Tami Sawyer committed to keep working for the people from her post as District 7 County Commissioner. (Photo: Herman Williams)

Seven months ago Tami Sawyer launched a Memphis mayoral campaign that championed the slogan “We Can’t Wait” and with some it caught fire – but not nearly enough for the first-term Shelby County Board of Commissioners member to get anywhere close to victory.

Set in the creative stylings of The Complex, located in the Lamar Shopping Center, a multi-racial collection of young and old supporters chatted and listened to music during Sawyer’s Election Night Watch Party on Thursday. Absent was the jubilation so pervasive the night of Sawyer’s landslide victory in the District county commission race.

Although subdued, the gathering was still optimistic.

Sawyer walked into her campaign headquarters about 8 p.m. and was met with cheering and sustained applause.

When the votes were in and concession inevitable, the diverse collection of Sawyer enthusiasts were undaunted. Sawyer expressed the sentiments of one who had lost a battle, but not yet the war.

“I’m going to keep fighting every day for the things we were fighting for in this campaign,” she said. “I am no longer a candidate for mayor, but I am still a county commissioner. And although I have only one vote out of 13, it is still a very powerful vote with each of you behind me.

“…Four years from now, let’s show up in record numbers, and let’s force people to debate…Let’s continue to fight against inequity, racism, homophobic, class-ism, anti-immigrant, anti-women, gender inequality,” she said. “Yes, we will keep fighting…”

That was welcome news to Audrey May, a campaign volunteer.

“Tami has a clear vision, and she is well-organized,” said May. “She can see how issues are interconnected. Behind her vision, a community came together. This campaign is bigger than Tami, She inspires vision in us, and she has made us believe that together, we can create a better Memphis.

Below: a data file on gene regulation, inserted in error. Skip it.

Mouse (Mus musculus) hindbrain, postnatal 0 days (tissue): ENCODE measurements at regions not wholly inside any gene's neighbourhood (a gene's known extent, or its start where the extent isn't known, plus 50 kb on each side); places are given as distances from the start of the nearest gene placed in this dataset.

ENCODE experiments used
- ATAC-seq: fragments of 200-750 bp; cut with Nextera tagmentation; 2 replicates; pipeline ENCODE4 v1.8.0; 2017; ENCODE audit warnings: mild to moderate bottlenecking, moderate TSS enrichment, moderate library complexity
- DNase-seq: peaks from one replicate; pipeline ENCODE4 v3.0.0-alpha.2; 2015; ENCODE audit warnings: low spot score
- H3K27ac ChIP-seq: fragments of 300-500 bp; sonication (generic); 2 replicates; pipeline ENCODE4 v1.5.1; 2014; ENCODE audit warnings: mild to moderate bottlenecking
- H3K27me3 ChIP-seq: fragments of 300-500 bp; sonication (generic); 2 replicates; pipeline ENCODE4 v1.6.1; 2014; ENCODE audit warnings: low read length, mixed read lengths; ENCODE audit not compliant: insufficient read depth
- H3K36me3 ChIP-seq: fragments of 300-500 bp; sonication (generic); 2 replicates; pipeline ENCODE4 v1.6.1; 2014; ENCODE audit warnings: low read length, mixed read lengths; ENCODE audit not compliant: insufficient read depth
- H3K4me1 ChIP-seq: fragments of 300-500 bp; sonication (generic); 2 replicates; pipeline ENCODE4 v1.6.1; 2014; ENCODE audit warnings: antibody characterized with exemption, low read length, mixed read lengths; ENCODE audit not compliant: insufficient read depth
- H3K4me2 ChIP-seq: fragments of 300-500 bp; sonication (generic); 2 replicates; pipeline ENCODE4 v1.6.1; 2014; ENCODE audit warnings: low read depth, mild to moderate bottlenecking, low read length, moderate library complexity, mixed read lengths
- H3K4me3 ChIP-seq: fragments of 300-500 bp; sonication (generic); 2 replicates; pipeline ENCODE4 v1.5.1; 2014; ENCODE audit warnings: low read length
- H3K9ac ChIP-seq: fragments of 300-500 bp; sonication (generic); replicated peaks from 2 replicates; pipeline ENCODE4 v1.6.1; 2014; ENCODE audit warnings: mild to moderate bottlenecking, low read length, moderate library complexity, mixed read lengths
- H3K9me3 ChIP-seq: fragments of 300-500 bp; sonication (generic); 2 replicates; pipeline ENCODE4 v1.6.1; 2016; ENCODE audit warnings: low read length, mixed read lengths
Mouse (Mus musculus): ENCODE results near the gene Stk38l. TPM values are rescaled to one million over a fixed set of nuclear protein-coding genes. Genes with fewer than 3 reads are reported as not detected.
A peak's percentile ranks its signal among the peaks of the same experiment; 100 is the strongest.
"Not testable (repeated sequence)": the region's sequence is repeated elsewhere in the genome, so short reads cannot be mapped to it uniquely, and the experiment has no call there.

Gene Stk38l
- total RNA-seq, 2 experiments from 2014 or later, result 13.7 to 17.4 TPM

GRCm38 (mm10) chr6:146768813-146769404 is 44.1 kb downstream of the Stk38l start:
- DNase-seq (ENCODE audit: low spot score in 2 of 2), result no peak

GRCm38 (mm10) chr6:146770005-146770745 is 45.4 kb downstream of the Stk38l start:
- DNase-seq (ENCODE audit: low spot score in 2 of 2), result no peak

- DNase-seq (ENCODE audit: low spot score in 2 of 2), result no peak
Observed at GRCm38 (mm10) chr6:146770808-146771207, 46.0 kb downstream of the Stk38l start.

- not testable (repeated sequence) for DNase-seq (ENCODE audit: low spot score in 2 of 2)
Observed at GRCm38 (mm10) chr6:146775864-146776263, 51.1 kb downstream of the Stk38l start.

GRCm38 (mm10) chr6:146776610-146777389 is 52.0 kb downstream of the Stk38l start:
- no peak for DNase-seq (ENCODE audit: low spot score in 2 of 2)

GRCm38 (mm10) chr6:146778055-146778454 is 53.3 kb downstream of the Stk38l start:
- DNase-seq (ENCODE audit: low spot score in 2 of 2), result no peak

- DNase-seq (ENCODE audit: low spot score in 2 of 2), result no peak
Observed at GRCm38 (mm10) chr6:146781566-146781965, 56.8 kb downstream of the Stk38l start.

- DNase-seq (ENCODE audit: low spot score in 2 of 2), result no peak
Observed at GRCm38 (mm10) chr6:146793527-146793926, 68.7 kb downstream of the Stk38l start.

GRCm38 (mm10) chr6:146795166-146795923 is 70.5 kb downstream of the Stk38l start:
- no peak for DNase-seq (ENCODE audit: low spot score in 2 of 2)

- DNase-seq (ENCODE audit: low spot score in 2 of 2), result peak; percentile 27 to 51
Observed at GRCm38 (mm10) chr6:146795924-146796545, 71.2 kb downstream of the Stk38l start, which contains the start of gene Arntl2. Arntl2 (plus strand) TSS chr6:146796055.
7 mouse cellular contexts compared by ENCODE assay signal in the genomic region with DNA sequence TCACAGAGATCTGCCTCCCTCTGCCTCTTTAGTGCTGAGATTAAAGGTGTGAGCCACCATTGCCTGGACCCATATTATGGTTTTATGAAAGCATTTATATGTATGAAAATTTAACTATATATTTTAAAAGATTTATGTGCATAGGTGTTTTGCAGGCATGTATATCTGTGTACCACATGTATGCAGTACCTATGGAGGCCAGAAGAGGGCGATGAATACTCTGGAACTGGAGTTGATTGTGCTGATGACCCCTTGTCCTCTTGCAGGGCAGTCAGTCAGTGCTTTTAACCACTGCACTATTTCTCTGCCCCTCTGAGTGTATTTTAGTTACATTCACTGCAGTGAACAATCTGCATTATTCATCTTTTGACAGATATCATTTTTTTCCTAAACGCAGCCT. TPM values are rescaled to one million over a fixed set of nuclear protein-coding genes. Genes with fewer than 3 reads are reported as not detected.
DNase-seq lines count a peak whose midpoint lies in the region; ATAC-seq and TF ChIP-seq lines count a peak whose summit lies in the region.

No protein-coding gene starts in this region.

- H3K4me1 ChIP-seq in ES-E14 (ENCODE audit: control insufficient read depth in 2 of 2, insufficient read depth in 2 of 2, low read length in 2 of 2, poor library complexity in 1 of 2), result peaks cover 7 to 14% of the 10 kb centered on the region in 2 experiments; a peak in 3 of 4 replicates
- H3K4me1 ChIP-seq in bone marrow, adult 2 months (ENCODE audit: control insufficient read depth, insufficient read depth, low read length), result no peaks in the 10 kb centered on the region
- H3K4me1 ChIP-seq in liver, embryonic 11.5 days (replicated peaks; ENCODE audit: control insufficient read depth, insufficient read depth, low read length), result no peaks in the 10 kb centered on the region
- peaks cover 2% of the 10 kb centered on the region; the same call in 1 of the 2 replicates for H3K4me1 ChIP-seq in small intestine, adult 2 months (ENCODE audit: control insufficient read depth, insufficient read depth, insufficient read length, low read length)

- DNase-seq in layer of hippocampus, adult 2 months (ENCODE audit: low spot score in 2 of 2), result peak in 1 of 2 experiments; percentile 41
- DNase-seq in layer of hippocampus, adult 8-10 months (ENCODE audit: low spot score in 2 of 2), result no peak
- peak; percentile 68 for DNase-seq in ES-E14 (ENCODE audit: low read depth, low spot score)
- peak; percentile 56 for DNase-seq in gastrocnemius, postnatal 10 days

“When those negative things were brought out, it was because someone was very afraid of her ability to organize and bring people together. We still believe in Tami. We still believe in the vision.”

Strickland garnered 62 percent of the vote with 59,886. Second place was former Mayor Dr. Willie W. Herenton with nearly 29 percent of the vote, 27,694. Sawyer was third with almost seven percent of the vote, 6,666.

Althena Palmer, Sawyer’s campaign manager, was proud of the race they had run.

“We ran on an equity agenda. We wanted to do the most good for the most people. And many people were responsive to our platform. As you can see from this gathering tonight, our message resonated with so many.”

Sawyer thanked her committed team of volunteers.

“I am so proud of the job we did. We learned together, and we grew together. We didn’t quit, no matter what. We saw this campaign through to the end,” she said.

“We can walk away knowing that we made the issues that matter to us loud. We brought all the other races into our conversation. We made the issues important.”